Following is the English version of the article translated by the artist
A Deep-Rooted Tree
In Kahn J. Ryu’s work, [a naked body] is in the middle of thick forest, trying to express something. As someone who has transitioned from female to male, Ryu communicates in his photographic work that ‘there exists no essential meaning in the body.’ Editor | Yihyon Park
In Mary Shelley’s novel Frankenstein (1818), Frankenstein’s work, or ‘The Creature,’ is portrayed as a monster who struggles with his identity. His suffering is attributable to the lack of linear causality which characterizes the monster’s life. Given that he has a body whose parts are taken from multiple corpses, one thus in which life and death coexist, the monster is presumably predestined to confusion. Since Frankenstein was published as an inaugurating work in the field of science fiction, Frankenstein’s monster has been cited as a side effect of [technological advancement], a symbolic figure of hybridity and otherness. Today, human society applies the term ‘monster’ to derogate those individuals ‘who deviate from rules of Nature,’ in attempt to overcome existential anxiety about ‘the outside’ or ‘the unknown world.’ It is in the same line of effort that the monster has become the popular insult of choice for the public to use on the transgender population who by and large entered social discourse in the second half of the 20th century.
In his work TRANS/PLANT, which was recently on view at the British Museum, London, Ryu enacted the character of Frankenstein’s monster himself. His nude work unfolds against the backdrop of many strange sights in nature, primarily against those trees that proceed with stages of life and death in uncommon ways. And Ryu asks: ‘What may happen when those considered unnatural claim membership in Nature?’ Having transitioned, Ryu describes himself as ‘an artist who is delighted to be a monster that he is, as one face of Nature that he is.’ He finds varying cultural forces at play in his gender experience during childhood, adolescence, and adulthood. For example, in South Korea, a young man wearing short haircut often brings strangers to the conviction that he must be a drafted soldier[—that personal preference cannot serve as a comprehensible or normal reason to try this hairstyle.] Compared to other cities in China, he noticed there is less expectation of traditional femininity on local women in Shanghai. In the US, Ryu felt each racial group is burdened with unique gender stereotypes. These multifaceted experiences have made it nearly impossible for Ryu to develop coherent identities including gender identity.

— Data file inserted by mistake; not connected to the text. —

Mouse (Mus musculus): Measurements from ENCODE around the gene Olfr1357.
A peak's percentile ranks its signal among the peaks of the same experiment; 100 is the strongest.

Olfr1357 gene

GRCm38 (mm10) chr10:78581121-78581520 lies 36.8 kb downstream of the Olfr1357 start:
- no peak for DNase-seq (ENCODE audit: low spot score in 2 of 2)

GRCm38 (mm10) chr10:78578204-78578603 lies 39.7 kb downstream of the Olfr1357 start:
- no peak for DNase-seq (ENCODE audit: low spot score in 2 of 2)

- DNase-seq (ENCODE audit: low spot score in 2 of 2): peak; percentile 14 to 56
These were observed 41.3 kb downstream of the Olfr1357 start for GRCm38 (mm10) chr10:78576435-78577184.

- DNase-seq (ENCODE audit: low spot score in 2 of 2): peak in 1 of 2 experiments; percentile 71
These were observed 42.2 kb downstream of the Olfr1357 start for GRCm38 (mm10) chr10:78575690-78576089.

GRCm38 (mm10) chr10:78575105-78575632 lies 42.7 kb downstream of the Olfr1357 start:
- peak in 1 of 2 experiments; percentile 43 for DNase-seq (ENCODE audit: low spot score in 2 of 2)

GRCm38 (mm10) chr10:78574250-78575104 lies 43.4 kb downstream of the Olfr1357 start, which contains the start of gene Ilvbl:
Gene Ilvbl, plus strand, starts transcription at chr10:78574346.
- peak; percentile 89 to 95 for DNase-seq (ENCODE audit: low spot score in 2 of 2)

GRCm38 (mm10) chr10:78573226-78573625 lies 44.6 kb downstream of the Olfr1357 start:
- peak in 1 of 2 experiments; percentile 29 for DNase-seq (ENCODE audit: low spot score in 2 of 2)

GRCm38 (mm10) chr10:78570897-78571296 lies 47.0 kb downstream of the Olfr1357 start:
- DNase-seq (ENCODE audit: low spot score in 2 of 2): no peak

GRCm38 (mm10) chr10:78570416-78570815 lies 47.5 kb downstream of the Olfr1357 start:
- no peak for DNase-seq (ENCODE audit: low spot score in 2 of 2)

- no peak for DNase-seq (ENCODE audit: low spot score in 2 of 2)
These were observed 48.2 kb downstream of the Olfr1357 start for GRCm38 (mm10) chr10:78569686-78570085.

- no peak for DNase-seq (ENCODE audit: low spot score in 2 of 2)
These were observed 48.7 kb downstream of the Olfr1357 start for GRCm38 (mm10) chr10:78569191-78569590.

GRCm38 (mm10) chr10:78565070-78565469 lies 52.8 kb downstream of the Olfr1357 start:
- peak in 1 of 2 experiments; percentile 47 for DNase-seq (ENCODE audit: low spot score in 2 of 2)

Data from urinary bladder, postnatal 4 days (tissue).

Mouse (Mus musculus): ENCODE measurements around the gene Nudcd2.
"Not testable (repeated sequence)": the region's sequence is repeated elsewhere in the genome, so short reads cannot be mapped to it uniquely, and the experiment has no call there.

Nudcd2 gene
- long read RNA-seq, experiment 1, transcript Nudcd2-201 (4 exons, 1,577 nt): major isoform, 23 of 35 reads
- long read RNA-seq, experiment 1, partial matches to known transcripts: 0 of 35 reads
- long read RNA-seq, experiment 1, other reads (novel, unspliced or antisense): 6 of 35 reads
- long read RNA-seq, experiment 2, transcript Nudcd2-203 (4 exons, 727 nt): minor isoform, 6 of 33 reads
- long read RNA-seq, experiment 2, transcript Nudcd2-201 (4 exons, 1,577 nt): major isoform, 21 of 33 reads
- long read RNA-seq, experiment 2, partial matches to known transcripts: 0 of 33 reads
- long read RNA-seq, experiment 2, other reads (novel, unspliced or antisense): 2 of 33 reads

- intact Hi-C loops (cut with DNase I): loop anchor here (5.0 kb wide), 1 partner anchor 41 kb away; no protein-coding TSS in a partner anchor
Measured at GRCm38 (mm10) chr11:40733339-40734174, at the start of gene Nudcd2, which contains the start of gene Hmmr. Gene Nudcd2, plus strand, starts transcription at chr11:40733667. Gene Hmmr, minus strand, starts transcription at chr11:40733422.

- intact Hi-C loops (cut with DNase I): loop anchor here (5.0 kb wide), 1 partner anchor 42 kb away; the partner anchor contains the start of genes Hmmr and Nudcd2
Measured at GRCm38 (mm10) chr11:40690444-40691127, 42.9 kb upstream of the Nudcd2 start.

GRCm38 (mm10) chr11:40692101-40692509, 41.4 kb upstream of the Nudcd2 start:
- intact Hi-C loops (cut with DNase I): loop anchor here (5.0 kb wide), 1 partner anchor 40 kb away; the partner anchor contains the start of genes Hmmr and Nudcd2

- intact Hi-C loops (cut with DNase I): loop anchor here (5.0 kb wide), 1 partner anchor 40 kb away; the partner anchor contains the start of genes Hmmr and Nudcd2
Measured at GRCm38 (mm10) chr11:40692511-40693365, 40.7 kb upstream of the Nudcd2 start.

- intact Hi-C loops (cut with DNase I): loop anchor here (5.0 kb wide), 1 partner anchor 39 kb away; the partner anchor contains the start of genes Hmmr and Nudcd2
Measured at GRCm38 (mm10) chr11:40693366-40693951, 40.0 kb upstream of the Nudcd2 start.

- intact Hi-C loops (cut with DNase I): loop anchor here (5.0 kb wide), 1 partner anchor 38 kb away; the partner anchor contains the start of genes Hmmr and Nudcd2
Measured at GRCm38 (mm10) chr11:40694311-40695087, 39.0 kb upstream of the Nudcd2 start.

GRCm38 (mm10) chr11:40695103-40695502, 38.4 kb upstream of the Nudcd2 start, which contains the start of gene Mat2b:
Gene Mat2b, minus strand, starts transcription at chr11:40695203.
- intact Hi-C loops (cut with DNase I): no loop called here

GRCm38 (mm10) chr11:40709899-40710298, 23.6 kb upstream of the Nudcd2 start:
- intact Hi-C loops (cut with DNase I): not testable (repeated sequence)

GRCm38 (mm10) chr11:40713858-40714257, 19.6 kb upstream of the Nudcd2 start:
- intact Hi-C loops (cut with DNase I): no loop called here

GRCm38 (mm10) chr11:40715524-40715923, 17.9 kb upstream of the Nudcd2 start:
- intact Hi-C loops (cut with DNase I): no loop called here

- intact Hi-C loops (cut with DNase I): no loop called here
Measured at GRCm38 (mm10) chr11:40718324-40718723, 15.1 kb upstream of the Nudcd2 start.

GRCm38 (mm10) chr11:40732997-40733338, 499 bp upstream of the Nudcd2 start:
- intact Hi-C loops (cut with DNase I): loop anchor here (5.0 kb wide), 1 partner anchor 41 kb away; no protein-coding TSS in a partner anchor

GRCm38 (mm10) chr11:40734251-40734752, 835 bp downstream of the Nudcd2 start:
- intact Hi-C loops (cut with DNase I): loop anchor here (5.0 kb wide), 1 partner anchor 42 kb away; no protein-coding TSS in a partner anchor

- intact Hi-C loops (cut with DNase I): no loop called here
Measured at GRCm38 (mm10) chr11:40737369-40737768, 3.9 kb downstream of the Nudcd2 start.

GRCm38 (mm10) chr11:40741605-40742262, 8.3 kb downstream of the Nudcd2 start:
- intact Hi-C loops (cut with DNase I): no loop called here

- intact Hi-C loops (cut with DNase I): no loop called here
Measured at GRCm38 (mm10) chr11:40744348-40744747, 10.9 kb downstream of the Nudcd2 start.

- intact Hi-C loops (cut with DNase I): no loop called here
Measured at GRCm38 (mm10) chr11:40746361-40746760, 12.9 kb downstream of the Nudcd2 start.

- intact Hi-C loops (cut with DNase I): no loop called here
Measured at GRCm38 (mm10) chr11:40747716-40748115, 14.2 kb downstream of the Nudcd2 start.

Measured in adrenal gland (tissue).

Ryu says he visits mountains when the want of singular root leaves him mentally scattered. One may think he does so to project his envy for [trees, or] those who have a definite sense of belonging. But this feeling is said to have faded over time whence he came across the dead body of a fallen tree in which young trees laid roots. For Ryu, the sense of belonging first and foremost has to do with the body laying roots in itself, [that is, feeling grounded in itself]. Having seen his life mirrored in nature in the form of visual metaphors, Ryu says he could let go of the attachment to and admiration of certain lifestyles he once had. In particular, he finds solace in mangroves and figs, two popular tree species that develop aerial roots. Much like these that lay root in air, [in the obscurity of void], Ryu believes all things and places his path has crossed or will cross are to become his roots.
Considering his personal background, it must be granted that nudity holds special significance in Ryu’s work. Stripped of the social skin that is clothing, the body may be interpreted in ways far more subject to factors that are born of the given situation, [those that lie outside the individual control.] So at times, Ryu takes photographs with his head plunged in the ground in order to minimize [in the resulting images the marker of] his own subjecthood. He mentions this type of work aspires to capture ‘the challenge of embodiment.’ Whether it is personally crafted or assigned by society, the individual’s self-identity is bound to change. The meaning of his work lies in demonstrating the shared frustration of humanity when transitioning between life stages. Furthermore, Ryu’s work highlights the vicissitudes of life and a wide spectrum of emotions that such [turbulent inconsistencies] attend. Indeed, his distinctive postures seem to materialize the very will to defy any [standardized] thought patterns. Ryu finds that the waves of change upon identity are as unstoppable as the ebb and flow of tides, and proposes that each individual enjoy the surf to one’s utmost efforts.
His latest series Train of Thought is in the same vein. The idiom ‘train of thought’ often accompanies the verb ‘lose.’ For example, ‘I lost my train of thought’ is commonly delivered when the person forgets the bigger picture of speech [and expresses in mild embarrassment one’s regret over the inability to conclude the talk with major points successfully conveyed.] By the side of abandoned trains, multiple nude bodies lie on the tracks without particular direction or synchronicity in postures, suggesting that [consciousness suffers ill in the absence of concrete orientation]. This series [adds another layer] to Ryu’s main artistic statement that the body bears no essential meaning. With nudity and trees, Ryu clarifies his idea that there is simply no accurate or obvious body. This could hint that there is no one right way of life and that each person has the right to put down roots as one wishes. Following a path laid out by nature, or one enforced by authority, does not always bring about a desirable life.